2 Chronicles Chapter 28  PDF  MSWord

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Go to Bible: 2 Chronicles 28
2Ch 28:1

“Ahaz was 20 years old when he began to reign.” The reign of Ahaz is also covered in 2 Kings 16.

2Ch 28:2

“the Baals.” In different locations, the god Baal was worshiped differently and also had somewhat different characteristics. This is not unusual. Even God, the God and Father of the Lord Jesus Christ, is worshiped differently and said to have different characteristics in the different Christian denominations. For example, a Calvinist and a Freewill Baptist see God quite a bit differently. This verse shows that Ahaz worshiped Baal in his different ways of being, or according to the different ways he was worshiped in the different locations.

2Ch 28:3

“valley of the son of Hinnom.” The word “valley” in Hebrew is “ge” and the phrase “valley of the son of Hinnom” is the “ge ben Hinnom,” which was eventually referred to in Greek as “Gehenna.” The valley was considered unclean because of all the human sacrifice that had taken place there, and by the time of Christ was the garbage dump of the City of Jerusalem (see commentary on Matthew 5:22, “Gehenna”).

2Ch 28:4

“at the local shrines.” The Hebrew word “shrines” is bamot, which referred to a place that was leveled and built up and on which were placed various idols and objects of worship. Many of the towns had such shrines (see commentary on Num. 33:52).

2Ch 28:5(top)
2Ch 28:6(top)
2Ch 28:7(top)
2Ch 28:8(top)
2Ch 28:9(top)
2Ch 28:10(top)
2Ch 28:11(top)
2Ch 28:12(top)
2Ch 28:13(top)
2Ch 28:14(top)
2Ch 28:15

“City of Date Palms.” The palm trees in Israel were date palms, not coconut palms.

2Ch 28:16(top)
2Ch 28:17(top)
2Ch 28:18(top)
2Ch 28:19

“Ahaz king of Israel.” Ahaz was technically the king of “Judah,” but “Israel” is often used in 2 Chronicles for Judah. This is perhaps because of their ancient history and perhaps due to the fact that when Jeroboam became king of the Northern Kingdom of Israel after Solomon died and turned to idols, many people of Israel moved to Judah.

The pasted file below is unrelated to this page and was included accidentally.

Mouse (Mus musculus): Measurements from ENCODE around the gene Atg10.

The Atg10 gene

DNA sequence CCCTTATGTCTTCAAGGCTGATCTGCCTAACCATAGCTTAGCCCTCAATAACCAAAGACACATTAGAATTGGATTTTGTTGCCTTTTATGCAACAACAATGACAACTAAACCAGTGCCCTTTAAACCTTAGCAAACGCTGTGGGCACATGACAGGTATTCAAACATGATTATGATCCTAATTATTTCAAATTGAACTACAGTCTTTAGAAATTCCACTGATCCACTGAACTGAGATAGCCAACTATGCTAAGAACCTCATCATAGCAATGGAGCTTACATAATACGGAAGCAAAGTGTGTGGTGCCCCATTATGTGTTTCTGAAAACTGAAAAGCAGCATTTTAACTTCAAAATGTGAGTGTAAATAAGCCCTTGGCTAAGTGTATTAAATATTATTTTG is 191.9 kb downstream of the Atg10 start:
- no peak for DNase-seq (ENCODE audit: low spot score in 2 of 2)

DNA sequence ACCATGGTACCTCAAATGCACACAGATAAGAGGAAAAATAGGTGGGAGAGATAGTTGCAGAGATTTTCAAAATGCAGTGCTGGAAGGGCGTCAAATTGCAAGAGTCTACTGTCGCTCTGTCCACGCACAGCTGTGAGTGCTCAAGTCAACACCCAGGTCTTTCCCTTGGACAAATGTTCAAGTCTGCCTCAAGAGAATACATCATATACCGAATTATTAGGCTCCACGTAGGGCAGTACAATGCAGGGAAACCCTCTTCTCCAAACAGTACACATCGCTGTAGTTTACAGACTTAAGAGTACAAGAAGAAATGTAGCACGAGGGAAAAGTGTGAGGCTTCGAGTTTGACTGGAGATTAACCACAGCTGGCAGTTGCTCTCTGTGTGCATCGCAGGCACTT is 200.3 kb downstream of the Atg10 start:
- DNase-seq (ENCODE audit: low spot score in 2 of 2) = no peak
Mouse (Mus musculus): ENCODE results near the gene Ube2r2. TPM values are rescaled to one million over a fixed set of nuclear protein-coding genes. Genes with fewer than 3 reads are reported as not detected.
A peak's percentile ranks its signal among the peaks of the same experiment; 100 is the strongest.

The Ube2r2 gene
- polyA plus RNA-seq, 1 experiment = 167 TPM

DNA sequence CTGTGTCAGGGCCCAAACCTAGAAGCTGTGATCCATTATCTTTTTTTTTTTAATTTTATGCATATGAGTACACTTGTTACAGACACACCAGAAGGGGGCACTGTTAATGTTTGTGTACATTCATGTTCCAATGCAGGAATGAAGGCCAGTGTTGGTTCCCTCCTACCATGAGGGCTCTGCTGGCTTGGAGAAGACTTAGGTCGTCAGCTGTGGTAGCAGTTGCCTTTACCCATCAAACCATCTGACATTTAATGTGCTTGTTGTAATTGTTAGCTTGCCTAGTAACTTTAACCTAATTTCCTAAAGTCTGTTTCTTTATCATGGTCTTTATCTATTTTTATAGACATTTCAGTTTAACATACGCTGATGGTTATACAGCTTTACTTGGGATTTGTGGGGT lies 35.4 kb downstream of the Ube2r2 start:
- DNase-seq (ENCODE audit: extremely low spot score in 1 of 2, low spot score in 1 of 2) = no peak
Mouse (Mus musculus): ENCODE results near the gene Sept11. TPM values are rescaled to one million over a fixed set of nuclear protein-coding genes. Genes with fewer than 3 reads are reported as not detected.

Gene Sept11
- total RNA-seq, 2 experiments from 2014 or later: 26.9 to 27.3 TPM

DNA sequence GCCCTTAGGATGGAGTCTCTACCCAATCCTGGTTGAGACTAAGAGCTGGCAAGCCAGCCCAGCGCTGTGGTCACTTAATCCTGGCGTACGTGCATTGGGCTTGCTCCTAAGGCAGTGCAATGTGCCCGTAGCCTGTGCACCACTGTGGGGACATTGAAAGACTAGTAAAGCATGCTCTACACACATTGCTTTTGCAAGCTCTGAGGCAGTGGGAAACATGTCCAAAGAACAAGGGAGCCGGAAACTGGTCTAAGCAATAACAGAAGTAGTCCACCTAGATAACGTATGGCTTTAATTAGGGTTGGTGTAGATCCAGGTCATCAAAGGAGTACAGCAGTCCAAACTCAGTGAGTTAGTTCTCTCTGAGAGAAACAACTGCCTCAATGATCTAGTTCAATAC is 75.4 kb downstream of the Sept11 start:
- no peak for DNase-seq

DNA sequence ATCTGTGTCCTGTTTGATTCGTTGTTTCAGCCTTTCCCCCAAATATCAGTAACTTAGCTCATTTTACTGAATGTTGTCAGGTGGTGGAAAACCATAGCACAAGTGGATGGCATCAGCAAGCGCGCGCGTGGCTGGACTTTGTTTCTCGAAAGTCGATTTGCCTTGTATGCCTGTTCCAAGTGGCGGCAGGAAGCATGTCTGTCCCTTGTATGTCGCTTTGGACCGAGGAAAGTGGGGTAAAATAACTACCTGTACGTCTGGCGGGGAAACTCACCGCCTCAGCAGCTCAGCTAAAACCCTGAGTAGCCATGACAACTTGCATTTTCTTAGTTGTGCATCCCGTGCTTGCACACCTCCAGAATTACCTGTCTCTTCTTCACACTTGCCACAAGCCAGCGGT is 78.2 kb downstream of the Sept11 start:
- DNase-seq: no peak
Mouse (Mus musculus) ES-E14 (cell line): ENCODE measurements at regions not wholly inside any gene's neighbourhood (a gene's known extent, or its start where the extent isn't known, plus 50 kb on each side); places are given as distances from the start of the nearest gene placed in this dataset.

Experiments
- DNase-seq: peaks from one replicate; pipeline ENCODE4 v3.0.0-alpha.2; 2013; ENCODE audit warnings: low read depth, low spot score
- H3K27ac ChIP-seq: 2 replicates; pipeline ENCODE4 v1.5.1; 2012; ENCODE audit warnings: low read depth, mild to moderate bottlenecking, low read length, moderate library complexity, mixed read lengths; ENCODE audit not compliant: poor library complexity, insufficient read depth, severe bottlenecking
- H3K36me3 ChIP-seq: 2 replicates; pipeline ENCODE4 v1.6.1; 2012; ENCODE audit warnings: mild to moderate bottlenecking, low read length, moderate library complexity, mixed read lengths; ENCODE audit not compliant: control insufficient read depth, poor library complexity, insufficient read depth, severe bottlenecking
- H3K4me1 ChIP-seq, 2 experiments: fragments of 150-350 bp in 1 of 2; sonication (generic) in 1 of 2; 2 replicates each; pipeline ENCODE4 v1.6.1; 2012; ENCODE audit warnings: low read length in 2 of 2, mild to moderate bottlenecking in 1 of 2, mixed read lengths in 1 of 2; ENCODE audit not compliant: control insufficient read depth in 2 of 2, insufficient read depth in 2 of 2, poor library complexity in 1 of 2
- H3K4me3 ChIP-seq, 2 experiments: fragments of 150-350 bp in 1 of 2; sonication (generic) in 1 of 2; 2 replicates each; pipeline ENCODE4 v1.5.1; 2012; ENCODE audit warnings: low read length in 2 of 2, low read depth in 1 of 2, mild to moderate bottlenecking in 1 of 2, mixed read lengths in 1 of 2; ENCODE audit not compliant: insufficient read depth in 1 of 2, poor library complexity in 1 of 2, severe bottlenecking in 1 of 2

“he made Judah act without restraint.” The Hebrew text indicates that Ahaz acted without restraint and sinned, and caused Judah to sin, in many ways. The exact nuance of the Hebrew text is hard to capture, and the versions vary greatly. For example, translations include that Ahaz, “dealt wantonly” (ASV); “exercised no restraint” (CEB); “caused disturbances” (CJB); “threw off restraint” (CSB); “made Judah lawless” (DBY); “made Judah act sinfully” (ESV); “made Judah naked” (KJV); “let Judah go its own way” (JPS); “encouraged Judah to sin” (NET); and “promoted wickedness in Judah” (NIV).

The sins of Ahaz the king were basically forced upon the people of Judah, and that, along with the people’s seemingly natural tendency to worship physical objects such as idols, meant that sins of all kinds abounded in Judah. The people ignored the Mosaic Law and turned away from Yahweh and sinned against Him, and Yahweh could not defend them against their spiritual and physical enemies.

2Ch 28:20(top)
2Ch 28:21(top)
2Ch 28:22(top)
2Ch 28:23

“a cause of stumbling.” The idol gods of Syria were a stumbling block to Ahaz and Israel. The worship of idols always causes problems. For one thing, it gives demons access to one’s life (or kingdom) and they cause nothing but trouble.

2Ch 28:24(top)
2Ch 28:25(top)
2Ch 28:26(top)
2Ch 28:27(top)

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